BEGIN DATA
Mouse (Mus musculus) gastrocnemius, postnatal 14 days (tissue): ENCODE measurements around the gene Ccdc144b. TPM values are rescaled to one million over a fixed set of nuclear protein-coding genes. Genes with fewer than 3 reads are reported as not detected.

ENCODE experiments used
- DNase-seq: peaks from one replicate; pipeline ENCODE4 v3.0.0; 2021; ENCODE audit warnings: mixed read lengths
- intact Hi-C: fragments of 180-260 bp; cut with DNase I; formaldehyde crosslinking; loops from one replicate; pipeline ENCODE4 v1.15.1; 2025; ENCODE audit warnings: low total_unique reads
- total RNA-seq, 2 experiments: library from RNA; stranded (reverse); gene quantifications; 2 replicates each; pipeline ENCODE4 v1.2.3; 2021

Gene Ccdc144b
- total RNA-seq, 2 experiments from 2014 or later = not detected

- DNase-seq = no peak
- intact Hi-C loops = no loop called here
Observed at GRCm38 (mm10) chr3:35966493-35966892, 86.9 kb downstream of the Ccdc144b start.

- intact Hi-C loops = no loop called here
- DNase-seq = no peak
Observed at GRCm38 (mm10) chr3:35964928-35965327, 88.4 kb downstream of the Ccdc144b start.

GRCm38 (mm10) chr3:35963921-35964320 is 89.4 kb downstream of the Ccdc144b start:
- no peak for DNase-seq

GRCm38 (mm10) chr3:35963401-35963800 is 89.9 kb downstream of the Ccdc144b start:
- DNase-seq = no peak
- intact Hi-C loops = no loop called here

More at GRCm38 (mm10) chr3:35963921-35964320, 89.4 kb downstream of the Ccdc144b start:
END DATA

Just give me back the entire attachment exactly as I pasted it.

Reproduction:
Mouse (Mus musculus) gastrocnemius, postnatal 14 days (tissue): ENCODE measurements around the gene Ccdc144b. TPM values are rescaled to one million over a fixed set of nuclear protein-coding genes. Genes with fewer than 3 reads are reported as not detected.

ENCODE experiments used
- DNase-seq: peaks from one replicate; pipeline ENCODE4 v3.0.0; 2021; ENCODE audit warnings: mixed read lengths
- intact Hi-C: fragments of 180-260 bp; cut with DNase I; formaldehyde crosslinking; loops from one replicate; pipeline ENCODE4 v1.15.1; 2025; ENCODE audit warnings: low total_unique reads
- total RNA-seq, 2 experiments: library from RNA; stranded (reverse); gene quantifications; 2 replicates each; pipeline ENCODE4 v1.2.3; 2021

Gene Ccdc144b
- total RNA-seq, 2 experiments from 2014 or later = not detected

- DNase-seq = no peak
- intact Hi-C loops = no loop called here
Observed at GRCm38 (mm10) chr3:35966493-35966892, 86.9 kb downstream of the Ccdc144b start.

- intact Hi-C loops = no loop called here
- DNase-seq = no peak
Observed at GRCm38 (mm10) chr3:35964928-35965327, 88.4 kb downstream of the Ccdc144b start.

GRCm38 (mm10) chr3:35963921-35964320 is 89.4 kb downstream of the Ccdc144b start:
- no peak for DNase-seq

GRCm38 (mm10) chr3:35963401-35963800 is 89.9 kb downstream of the Ccdc144b start:
- DNase-seq = no peak
- intact Hi-C loops = no loop called here

More at GRCm38 (mm10) chr3:35963921-35964320, 89.4 kb downstream of the Ccdc144b start: